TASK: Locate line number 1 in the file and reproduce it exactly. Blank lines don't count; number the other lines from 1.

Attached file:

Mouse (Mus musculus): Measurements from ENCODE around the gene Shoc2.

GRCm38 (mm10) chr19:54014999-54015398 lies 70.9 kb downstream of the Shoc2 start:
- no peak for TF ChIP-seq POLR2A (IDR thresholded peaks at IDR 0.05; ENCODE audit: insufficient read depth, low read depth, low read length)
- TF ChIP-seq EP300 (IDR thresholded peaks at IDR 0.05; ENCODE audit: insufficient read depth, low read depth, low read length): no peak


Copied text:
Mouse (Mus musculus): Measurements from ENCODE around the gene Shoc2.